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This isn't a game, it's a quantum singularity

Usually, I can just play a game for a few hours and eventually I get a little bored of it, put the damn thing down, and get my work done. UFO: Afterlight will have none of that. Friday and Saturday were consumed utterly by this beast and Sunday did not escape unscathed. Life is too short to spend playing this game. Literally. It feels like I'm likely to die of old age before I could put this game down and get my homework done and that's factoring in I'm only 30. Seriously, what was the target audience for this game? Immortals?

The initial trouble with UFO: Afterlight is that there's no small scale activity. Instead, it's just an interlocking fusion of things to do, primed to generate a compelling desire to find out what happens next. However, the killer combination is just the time flow of the game, which might be stopped, moving in slow motion, or (thanks to reloading a saved game) going backwards.

I begin playing UFO: Afterlight on the "strategic view" which is a view of the face of the planet with several panels granting access to the various screens. This section has dozens of potential tweaks I can do: assign people to training, set up my research cues, set up my production cues, customize my squad composition, remove injured or training people from my squad and replace them with primed and ready fighters, and more. Fortunately, there's only so much tweaking I can do before it's time to start the timer and set Mars a'spinning, allowing time to flow so everything can start happening. However, that trouble with allowing the game to progress is that I'm going to be dragged into the squad-based combat component, the activity that makes up the other half of the game.

The inclusion of a save game feature in the squad-based tactical combat is something I both rue and find inseparable. This game is balanced in such a way that I can't lose squad members - they're not the randomly generated grunts they were in X-Com. Unfortunately, those damnable Beastmen find a way to quickly kill my irreplaceable squad members despite my best attempts to develop tactics to keep my squaddies out of harms way. Often, it happens from outside of my visual range with what turns out to be a quick aimed shot fired one-handed from a organically-grown cannon with such accuracy that makes my finest snipers look like blind paraplegics in comparison. Only the cheapest of tactics seem to guarantee the survival of my squad and these are discovered about the third or fourth time I've reloaded the battle. Thus the save feature is problematic because I find myself spending hours reloading the same half-hour battle in order see it to completion without casualties.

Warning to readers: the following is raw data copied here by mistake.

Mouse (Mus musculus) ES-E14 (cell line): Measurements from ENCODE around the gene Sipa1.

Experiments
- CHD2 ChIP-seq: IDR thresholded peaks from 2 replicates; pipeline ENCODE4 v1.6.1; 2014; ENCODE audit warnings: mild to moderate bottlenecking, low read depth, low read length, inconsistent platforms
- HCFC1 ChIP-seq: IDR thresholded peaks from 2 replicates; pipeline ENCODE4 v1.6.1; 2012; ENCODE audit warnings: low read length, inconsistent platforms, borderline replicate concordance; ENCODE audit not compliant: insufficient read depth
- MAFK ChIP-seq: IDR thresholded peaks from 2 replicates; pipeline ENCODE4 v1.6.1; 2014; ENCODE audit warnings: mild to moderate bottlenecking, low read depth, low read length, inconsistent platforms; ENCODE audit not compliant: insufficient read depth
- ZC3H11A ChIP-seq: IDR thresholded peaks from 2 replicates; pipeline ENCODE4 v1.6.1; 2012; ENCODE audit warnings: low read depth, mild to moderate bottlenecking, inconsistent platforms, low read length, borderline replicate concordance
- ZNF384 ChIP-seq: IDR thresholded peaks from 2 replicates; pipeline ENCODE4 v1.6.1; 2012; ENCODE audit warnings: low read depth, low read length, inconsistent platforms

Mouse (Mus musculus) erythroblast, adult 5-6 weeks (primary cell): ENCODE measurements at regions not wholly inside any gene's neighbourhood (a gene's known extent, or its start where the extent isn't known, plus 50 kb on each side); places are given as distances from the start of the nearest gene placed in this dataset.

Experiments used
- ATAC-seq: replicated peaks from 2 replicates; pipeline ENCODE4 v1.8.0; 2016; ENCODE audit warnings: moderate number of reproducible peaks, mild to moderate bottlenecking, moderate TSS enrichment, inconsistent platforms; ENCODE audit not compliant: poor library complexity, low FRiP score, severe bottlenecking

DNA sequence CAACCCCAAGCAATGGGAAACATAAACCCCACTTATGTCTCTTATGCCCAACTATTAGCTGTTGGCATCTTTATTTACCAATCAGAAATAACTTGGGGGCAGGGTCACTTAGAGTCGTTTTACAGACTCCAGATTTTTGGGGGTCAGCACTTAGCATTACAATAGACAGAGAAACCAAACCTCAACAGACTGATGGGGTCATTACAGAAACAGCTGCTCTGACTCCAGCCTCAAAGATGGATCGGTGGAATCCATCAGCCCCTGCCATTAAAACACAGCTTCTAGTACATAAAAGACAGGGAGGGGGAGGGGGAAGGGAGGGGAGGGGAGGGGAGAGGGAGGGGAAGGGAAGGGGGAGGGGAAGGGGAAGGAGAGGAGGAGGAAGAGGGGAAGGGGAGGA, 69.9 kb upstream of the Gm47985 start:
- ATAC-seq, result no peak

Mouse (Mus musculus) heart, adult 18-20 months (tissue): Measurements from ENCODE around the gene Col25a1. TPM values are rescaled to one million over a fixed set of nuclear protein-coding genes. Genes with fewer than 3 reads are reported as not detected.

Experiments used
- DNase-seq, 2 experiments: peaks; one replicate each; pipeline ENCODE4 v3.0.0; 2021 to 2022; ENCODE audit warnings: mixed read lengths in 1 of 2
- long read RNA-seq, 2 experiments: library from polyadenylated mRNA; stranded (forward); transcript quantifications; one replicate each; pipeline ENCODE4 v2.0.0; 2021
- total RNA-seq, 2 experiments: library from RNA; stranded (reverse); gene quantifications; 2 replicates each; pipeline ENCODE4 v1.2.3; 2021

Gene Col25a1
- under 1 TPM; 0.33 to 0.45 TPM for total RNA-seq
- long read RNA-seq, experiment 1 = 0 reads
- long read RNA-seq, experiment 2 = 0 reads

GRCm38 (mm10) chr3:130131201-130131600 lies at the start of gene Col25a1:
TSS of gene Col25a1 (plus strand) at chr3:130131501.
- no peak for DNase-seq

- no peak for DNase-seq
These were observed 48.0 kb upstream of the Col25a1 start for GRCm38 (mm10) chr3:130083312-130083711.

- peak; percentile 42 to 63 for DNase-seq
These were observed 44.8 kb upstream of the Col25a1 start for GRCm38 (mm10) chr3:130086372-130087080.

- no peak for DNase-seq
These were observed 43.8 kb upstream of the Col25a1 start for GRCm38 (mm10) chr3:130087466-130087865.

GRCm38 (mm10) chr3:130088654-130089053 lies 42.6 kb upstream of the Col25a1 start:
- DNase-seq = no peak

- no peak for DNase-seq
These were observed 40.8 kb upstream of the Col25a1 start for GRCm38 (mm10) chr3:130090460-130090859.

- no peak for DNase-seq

Perhaps another reason why time seems to pass so inefficiently in UFO: Afterlight is because time does not play normally. Not only am I often going back in time via the reload feature when something goes wrong, but when I'm going forward in time I'm going forward slowly. Melee aliens tend to dance around the ranks of my squad members causing my previous firing orders to end up hitting my fellow squaddies more than the foe. Even in ranged combat, it's not uncommon for a foe to suddenly be detected in front of my designated targets, causing a massive drop in accuracy as my squaddies try to shoot around this new obstruction. Most of the time is spent paused as I reissue orders for the nth time. I wish I had a replay feature so I could watch battles playing out in normal speed because it looks great, like a sci-fi action movie that includes real life squad-based combat elements, but unfortunately it's just not compatible with game play.

Yet, despite having a flow of time suited to the immortality I sorely lack, I can not say I dislike UFO: Afterlight. I look forward to my next vacation in order to complete this game. I'm probably about 50-75% through it, with most technology researched and only a tough southern hemisphere of Mars left to conquer. Unfortunately, I can't begin to estimate how many dozens (or perhaps hundreds) of hours completing the game would involve. So for now it's back to Odin Sphere, a game that simply tells its story and finishes. I never realized how valuable a finite game could be.
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